Rheumatoid arthritis is a serious chronic ailment. Patients have to undergo lifelong therapy, preventing the likelihood of an exacerbation of the disease. Girls find it more difficult because having a baby is not an easy task in case of illness. Some patients refuse to think about motherhood for fear of giving birth to a baby with a similar disease. Men suffering from the disease are also worried about the risk of passing arthritis to children. Is the disease really inherited? What are the real risks of the genetic transmission of the disease?
The likelihood of inheriting rheumatoid arthritis
The difficulty in identifying the specific inheritance of rheumatoid arthritis lies in the insufficient study of the causes of the disease. Instead of pinpointing the cause of the disease, scientists are speculating. Among the various theories of the origin of the disease are:
- damage to the body by the Epstein-Barr virus;
- rubella disease;
- mycoplasmosis disease;
- infection with herpes simplex virus from type 6 group;
- the presence of HIV infection;
- the presence of parvovirus B19;
- violation in the field of sex hormones (men are characterized by an excessive decrease in testosterone, women – a lack of dehydroepiandrosterone);
- stay in constant stress;
- the transfer of an unexpected negative event (for example, the death of a relative, divorce).
A wide variety of theories confirms the powerlessness of modern medicine in explaining the causes of the disease. The ways of inheritance of the disease look doubtful, but world studies confirm the possibility of transmission from parents to the child. One hundred percent morbidity is not a question. It is more correct to talk about increased risks – the occurrence of symptoms of rheumatoid arthritis in a baby under certain conditions, circumstances. Prednisolone for rheumatoid arthritis and its side effects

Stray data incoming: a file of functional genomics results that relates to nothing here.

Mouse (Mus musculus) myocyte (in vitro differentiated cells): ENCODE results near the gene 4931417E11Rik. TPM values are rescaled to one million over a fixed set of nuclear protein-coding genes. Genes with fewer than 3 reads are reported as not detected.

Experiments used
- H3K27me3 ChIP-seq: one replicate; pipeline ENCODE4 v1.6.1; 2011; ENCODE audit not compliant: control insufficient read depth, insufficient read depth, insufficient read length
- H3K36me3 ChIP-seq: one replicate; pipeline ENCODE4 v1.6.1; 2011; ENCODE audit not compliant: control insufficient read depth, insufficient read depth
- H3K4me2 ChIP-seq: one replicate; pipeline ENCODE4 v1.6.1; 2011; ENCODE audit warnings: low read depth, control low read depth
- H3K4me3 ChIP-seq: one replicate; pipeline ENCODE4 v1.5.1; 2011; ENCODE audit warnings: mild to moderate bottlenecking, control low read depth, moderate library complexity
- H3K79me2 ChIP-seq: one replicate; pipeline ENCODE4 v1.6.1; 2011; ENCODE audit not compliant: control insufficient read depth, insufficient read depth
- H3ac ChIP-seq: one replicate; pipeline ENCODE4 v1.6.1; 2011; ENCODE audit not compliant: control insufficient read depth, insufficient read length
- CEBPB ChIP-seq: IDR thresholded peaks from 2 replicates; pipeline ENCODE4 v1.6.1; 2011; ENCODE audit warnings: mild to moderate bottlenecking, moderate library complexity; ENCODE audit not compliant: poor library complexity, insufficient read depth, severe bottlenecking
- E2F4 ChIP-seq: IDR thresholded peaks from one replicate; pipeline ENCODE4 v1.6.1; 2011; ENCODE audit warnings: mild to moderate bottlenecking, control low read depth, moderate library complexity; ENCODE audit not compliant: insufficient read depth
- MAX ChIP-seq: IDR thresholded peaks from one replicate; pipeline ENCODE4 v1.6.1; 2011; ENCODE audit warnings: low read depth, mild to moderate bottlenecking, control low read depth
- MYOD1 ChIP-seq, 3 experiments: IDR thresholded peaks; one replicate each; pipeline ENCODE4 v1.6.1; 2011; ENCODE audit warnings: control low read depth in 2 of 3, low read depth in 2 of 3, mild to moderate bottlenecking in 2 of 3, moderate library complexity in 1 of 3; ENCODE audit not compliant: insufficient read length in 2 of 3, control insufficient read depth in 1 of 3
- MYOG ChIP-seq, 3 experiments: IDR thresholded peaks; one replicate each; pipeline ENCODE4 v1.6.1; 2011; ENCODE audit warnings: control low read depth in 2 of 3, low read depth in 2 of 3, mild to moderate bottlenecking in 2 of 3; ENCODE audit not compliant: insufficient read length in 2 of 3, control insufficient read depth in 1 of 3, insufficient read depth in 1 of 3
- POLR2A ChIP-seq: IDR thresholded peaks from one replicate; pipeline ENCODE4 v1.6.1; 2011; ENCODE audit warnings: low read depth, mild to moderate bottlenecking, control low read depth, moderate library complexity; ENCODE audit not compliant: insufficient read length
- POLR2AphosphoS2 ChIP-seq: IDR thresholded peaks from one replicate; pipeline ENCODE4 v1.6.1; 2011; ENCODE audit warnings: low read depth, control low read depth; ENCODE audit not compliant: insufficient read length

Remember – the disease may not occur, even with the illness of both parents.These circumstances significantly increase the risks, without leading to one hundred percent morbidity.Do not give up the dream of a baby!
Patterns of inheritance of rheumatoid arthritis
According to medical research, the disease is not always inherited. The following patterns of genetic inheritance of the disease were established:
- The presence of relatives suffering from an ailment from the maternal and paternal sides significantly increases the risks of rheumatoid arthritis in a child. A high number of sick relatives reduces the chances of maintaining health.
- The disease is often transmitted from mom. A sick father is less likely to transmit the disease to offspring. However, the probability of disease passing from a man cannot be ruled out.
- In identical twins, the risks of manifesting the disease are 4 times higher compared to twins. Scientists consider the disease of identical babies as evidence of the genetic inheritance of the disease.
- The presence in the DNA of genes that alter the body’s immune responses is considered a harbinger of the disease. There is a high probability of a disease manifesting in a child with HLA antigens DR1, DR4, DRW4, DW4, DW14.